Messerschmitt Bf 109 E vol. II

For the Luftwaffe the war in Spain was a proving ground, where its latest designs could be tested under combat conditions. The Bf 109 E emerged as the best aircraft in the world in its class. Equally important for the Germans was the opportunity to work out and rehearse tactics. It was in Spain that Werner Mölders invented the Schwarm formation, which consisted of two mutually supporting pairs (Rotten) of fighters. Each pair comprised the leader (who was the attacker), and his ‘shield’, the wingman. Flying in line abreast, well spaced and slightly stacked up for ease of manoeuvre and a better field of vision, the Germans had a definite edge over their adversaries, who continued to use their tight, unwieldy ‘vics’ of three.
After the First World War the Germans were appalled by the harsh conditions imposed on them by the Treaty of Versailles. Barely a few years had passed before they were striving for revenge. As soon as Adolf Hitler seized power in Germany, the production of armament went into high gear. Factories churned out new weapons for the future Blitzkrieg – the lightning war. Taking advantage of its old enemies’ false sense of security, the Third Reich stealthily grew in strength. Without a single shot being fired, the Third Reich annexed the Rhineland, Austria, Czechoslovakia and the Lithuanian port of Klaipeda. Only when the Führer demanded territorial gains from Poland was he was turned down. In spring 1939 it became clear that another war was only a question of time. On 23rd August 1939 in Moscow, Germany and the Soviet Union signed a Treaty of Non-Aggression, commonly known as the Molotov-Ribbentrop Pact. Notably, there was also a secret protocol to the pact, according to which Hitler and Stalin divided the states of Northern and Eastern Europe, including Poland, into German and Soviet spheres of influence. The war against Poland was planned for December.
In May 1939 most of the Luftwaffe’s units were grouped into four Luftflotten, two in eastern Germany, the other two in the western part of the country. Two of them, Luftflotte 1 (with 1,036 aircraft) and Luftflotte 4 (with 862), were slated for the invasion of Poland. Luftflotte 1, based in East Prussia, had 147 Bf 109 Es on strength, divided among I./JG 1, I.(J)/LG 2, II./ZG 1 and 6.(J)/186. The latter Staffel was formed as part of an air combat group earmarked for service aboard the “Graf Zeppelin”, the never-completed German aircraft carrier. Luftflotte 4, based in Silesia, could field 99 Bf 109 Es concentrated in I./JG 76 and I./JG 77. Hence, for the war against Poland the Luftwaffe amassed 246 Bf 109 E-1s and E-3s; 96 older models of Bf 109 and 102 Bf 110s further bolstered the number of available fighters. Curiously, it was the twin-engined heavy fighters, and not the Bf 109 Es, which bore the brunt of the fighting in the Warsaw area. Perhaps the RLM still feared that one of the Emils would fall into the enemy’s hands.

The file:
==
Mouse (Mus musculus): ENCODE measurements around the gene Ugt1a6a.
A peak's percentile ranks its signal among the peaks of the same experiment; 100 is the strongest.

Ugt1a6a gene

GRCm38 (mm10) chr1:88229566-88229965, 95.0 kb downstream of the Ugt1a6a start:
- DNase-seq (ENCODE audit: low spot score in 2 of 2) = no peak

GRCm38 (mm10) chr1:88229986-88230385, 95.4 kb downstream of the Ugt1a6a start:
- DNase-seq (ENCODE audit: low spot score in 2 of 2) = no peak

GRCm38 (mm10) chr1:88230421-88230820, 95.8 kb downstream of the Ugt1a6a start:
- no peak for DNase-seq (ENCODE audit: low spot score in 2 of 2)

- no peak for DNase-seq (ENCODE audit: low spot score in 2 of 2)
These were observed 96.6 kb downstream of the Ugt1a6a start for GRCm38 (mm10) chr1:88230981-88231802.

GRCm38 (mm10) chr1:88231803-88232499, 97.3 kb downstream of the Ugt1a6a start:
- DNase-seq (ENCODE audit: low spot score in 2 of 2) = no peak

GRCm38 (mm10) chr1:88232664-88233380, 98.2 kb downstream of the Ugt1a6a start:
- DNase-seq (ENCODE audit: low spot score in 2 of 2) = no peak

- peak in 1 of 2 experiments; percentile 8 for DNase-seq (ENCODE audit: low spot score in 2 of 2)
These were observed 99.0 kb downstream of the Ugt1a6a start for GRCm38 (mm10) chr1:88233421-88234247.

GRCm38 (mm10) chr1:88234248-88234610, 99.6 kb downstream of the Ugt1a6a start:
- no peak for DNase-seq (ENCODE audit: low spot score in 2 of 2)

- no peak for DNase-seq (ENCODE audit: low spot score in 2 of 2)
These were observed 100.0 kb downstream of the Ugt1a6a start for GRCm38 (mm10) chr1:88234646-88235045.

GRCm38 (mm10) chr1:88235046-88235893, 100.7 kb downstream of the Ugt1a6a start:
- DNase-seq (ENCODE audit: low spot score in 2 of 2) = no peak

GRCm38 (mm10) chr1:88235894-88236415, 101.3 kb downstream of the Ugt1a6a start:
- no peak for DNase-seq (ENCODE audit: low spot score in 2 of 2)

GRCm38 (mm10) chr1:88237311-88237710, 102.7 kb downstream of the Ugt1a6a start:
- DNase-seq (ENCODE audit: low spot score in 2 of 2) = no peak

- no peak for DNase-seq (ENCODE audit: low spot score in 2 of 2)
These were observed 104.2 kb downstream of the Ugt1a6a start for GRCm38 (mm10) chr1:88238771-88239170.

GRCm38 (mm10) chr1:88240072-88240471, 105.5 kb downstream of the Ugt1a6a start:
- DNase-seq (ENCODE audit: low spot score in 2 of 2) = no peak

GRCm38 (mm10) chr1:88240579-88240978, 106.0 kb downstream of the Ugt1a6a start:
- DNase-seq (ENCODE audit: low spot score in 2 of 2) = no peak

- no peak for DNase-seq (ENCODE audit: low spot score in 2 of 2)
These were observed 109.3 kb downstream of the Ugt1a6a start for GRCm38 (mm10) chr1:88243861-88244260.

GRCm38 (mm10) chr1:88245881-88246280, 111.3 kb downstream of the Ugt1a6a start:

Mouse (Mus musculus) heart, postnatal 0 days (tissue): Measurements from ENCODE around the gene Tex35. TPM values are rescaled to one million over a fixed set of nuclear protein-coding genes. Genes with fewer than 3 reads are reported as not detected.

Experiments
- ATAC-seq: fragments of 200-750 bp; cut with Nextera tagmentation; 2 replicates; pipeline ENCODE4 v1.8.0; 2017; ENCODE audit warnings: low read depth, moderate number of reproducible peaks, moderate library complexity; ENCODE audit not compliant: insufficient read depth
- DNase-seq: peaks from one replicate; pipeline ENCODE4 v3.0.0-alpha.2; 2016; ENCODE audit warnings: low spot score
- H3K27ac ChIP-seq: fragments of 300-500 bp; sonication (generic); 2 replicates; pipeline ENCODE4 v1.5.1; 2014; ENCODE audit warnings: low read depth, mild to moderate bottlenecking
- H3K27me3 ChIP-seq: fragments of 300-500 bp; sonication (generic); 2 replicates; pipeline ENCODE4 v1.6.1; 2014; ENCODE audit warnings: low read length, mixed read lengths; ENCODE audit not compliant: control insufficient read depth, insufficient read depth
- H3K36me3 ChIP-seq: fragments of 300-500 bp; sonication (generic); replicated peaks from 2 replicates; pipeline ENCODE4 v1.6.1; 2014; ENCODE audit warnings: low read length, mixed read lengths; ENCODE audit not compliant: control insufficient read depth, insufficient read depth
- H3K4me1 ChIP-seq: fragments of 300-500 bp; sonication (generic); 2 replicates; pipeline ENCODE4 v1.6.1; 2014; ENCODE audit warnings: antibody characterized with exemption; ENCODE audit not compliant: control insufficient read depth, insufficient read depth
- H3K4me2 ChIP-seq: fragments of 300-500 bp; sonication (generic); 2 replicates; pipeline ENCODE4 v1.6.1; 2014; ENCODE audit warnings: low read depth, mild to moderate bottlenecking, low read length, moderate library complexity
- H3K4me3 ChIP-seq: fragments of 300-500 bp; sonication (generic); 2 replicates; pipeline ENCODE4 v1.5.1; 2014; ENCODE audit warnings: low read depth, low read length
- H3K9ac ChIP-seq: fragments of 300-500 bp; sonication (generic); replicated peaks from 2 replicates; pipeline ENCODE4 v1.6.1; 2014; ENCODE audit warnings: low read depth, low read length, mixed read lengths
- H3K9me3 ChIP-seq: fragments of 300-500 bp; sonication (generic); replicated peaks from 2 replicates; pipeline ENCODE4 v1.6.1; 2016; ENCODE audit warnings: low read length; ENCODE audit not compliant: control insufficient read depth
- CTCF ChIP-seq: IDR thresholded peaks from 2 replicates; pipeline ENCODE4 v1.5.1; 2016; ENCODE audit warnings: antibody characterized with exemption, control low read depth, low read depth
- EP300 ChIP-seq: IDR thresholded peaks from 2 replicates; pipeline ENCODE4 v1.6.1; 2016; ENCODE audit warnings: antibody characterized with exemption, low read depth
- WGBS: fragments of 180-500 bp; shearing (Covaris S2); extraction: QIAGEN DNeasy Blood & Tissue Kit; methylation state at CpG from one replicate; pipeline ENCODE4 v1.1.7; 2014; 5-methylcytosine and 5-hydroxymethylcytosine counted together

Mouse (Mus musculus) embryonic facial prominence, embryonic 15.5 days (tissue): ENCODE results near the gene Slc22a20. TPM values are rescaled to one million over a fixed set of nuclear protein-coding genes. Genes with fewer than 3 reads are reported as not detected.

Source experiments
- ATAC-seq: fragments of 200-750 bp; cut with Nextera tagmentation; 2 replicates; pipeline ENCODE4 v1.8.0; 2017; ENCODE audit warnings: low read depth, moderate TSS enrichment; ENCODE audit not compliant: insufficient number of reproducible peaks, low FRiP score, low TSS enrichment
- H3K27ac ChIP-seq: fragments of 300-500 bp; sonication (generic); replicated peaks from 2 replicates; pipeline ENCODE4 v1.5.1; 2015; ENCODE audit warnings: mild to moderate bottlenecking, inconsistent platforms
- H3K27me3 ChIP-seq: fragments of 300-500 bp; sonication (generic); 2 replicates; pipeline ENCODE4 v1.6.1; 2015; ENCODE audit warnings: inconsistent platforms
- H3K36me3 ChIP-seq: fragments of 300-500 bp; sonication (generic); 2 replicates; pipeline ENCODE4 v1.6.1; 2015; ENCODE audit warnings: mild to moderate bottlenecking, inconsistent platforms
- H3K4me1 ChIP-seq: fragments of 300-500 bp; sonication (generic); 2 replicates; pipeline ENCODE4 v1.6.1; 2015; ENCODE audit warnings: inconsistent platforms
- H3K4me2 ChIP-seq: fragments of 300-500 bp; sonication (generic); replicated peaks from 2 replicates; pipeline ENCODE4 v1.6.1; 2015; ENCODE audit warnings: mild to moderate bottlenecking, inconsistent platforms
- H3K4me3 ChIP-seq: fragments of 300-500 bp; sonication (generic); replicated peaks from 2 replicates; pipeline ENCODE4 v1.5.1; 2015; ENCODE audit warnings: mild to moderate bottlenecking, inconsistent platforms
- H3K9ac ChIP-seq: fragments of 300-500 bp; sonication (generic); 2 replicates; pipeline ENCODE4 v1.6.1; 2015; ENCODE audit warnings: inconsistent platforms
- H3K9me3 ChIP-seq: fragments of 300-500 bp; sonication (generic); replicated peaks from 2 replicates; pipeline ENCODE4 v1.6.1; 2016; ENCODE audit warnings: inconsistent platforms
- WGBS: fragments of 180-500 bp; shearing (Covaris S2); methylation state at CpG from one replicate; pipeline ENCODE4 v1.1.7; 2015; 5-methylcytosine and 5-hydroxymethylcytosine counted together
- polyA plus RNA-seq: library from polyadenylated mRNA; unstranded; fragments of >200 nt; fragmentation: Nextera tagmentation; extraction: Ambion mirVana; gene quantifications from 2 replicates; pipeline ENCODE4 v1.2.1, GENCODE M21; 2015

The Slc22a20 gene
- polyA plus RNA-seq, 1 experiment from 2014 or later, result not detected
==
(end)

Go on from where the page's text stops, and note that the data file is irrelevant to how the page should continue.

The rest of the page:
The Luftwaffe selected a total of 2,098 aircraft, most of them new designs, for immediate frontline service, out of which 1,895 were ready for action at dawn on 1st September 1939. It was a formidable force for the task it was to accomplish, two thirds the size of what the Germans were to launch against Great Britain the following year. Unlike the RAF, however, the Polish Air Force could field only 15 squadrons totalling 128 outdated PZL P.11 fighters and the even more obsolete PZL P.7s. The PZL P.11c was briefly considered the most advanced fighter design in the world in the mid-thirties, but only four years later was woefully outclassed. Pitted against the Luftwaffe, it was outperformed not only by the German fighters, but also by their bombers! Compared to the Bf 109 E, the PZL P.11 was over 200 kph slower and vastly outgunned. The only advantage of the latter was its high manoeuvrability, combined with the fact that superbly trained pilots flew it. Besides the PZL fighters, the Polish Air Force fielded 36 relatively modern PZL.37 ‘Łoś’ twin-engined medium bombers, 135 PZL.23 ‘Karaś’ single-engined light bombers and reconnaissance aircraft, and 84 archaic reconnaissance and liaison machines. This gave a total of 413 aircraft – 5:1 odds in favour of the Luftwaffe.
In the early hours of 1st September 1939 the dive-bombers of I./St.G 76 and I./St.G 77 pummelled the small, defenceless town of Wieluń, turning it into a sea of rubble. A couple of minutes later the German battleship “Schleswig-Holstein” opened fire at a small Polish garrison stationed at the Westerplatte peninsula in Gdańsk, on the Baltic Sea. The bloodiest war in the history of mankind had begun.
The first day of the war proved unsuccessful for the Luftwaffe, which lost nearly 50 aircraft. It failed to destroy even a single enemy aircraft on 1st September 1939 – quite unlike the situation during its subsequent campaigns in the West, the Balkans and in Russia. A few days earlier the Poles had moved their air force to camouflaged forward landing grounds. However, the permanent Polish airbases were heavily raided, with some 180 civilian, auxiliary and trainer aircraft destroyed on the ground. More importantly, the rear areas were badly hit, which in the following days seriously hindered the supply of fuel, ammunition and spare parts to units at the forward bases.